Travelzoo Finally Stops Feeding the Bears
Travelzoo (NAS: TZOO) may not be much of a top-line growth story these days, but check out those margins!
Shares of the travel deals publisher opened 7% higher yesterday -- but closed lower -- after posting blowout bottom-line results.
The company behind the popular Travelzoo Top 20 weekly list of sponsored getaway bargains put out a mixed second-quarter report. Revenue climbed a mere 5% to $39.4 million during the past three months, short of the 7% spurt that analysts were targeting.
However, operating margins of 26% -- Travelzoo's healthiest showing there in five years -- resulted in profitability surging 48% to $0.45 a share. Wall Street figured that Travelzoo's net income would clock in at only $0.41 a share.
A miss on the top and a beat on the bottom can sometimes send a stock lower, but Travelzoo has been beaten down so badly over the past year that a mere exhale is enough to initially push the stock higher. Gravity kicked in later in the day.
There are now 22.1 million opt-in subscribers for Travelzoo's digital missives through North America and Europe. Growth is slowing, particularly closer to home where North American revenue has posted back-to-back quarters of 4% revenue growth. However, the company's international business has been profitable over the past year, and margins are improving both here and abroad.
A couple of years ago, Travelzoo was one of the faster-growing players in online travel. These days only Orbitz Worldwide (NYS: OWW) is growing slower. Despite the calamity in Europe and general cautiousness everywhere else, travel portal leaders priceline.com (NAS: PCLN) and Expedia (NAS: EXPE) are both expected to post double-digit growth in revenue this year.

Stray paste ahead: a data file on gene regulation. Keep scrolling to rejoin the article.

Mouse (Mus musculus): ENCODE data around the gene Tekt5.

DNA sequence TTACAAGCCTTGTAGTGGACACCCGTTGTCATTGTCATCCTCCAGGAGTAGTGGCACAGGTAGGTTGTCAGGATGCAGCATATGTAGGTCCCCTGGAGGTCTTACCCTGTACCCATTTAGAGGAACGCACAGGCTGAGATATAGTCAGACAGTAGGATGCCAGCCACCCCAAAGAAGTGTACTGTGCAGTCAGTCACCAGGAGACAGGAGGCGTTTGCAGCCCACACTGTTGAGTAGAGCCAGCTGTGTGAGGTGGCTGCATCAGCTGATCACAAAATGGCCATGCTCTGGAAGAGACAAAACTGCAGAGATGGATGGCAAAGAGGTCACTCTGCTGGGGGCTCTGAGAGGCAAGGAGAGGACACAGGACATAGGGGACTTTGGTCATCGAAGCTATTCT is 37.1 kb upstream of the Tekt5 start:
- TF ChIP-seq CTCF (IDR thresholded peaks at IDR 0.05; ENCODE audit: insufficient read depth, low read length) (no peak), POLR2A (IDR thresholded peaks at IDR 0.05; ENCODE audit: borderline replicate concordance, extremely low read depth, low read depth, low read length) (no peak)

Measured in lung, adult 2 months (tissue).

Then again, if we approach Travelzoo as a provider of online deals, it's been profitable for far longer than niche leader Groupon (NAS: GRPN) , which only recently began generating positive earnings.
Travelzoo shares spiked earlier this year on reports that it was seeking to be acquired. Nothing materialized on that front, but at least the company's healthy operational improvement will give it the flexibility to be pickier if potential buyers do come around. The dot-com pioneer continues to be the surprising leader of its niche. It would just be more comforting for investors to see that niche actually growing at a headier clip for Travelzoo.
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The article Travelzoo Finally Stops Feeding the Bears originally appeared on Fool.com.The Motley Fool owns shares of Priceline.com.Motley Fool newsletter serviceshave recommended buying shares of Travelzoo and Priceline.com. The Motley Fool has adisclosure policy. We Fools may not all hold the same opinions, but we all believe thatconsidering a diverse range of insightsmakes us better investors. Try any of our Foolish newsletter servicesfree for 30 days.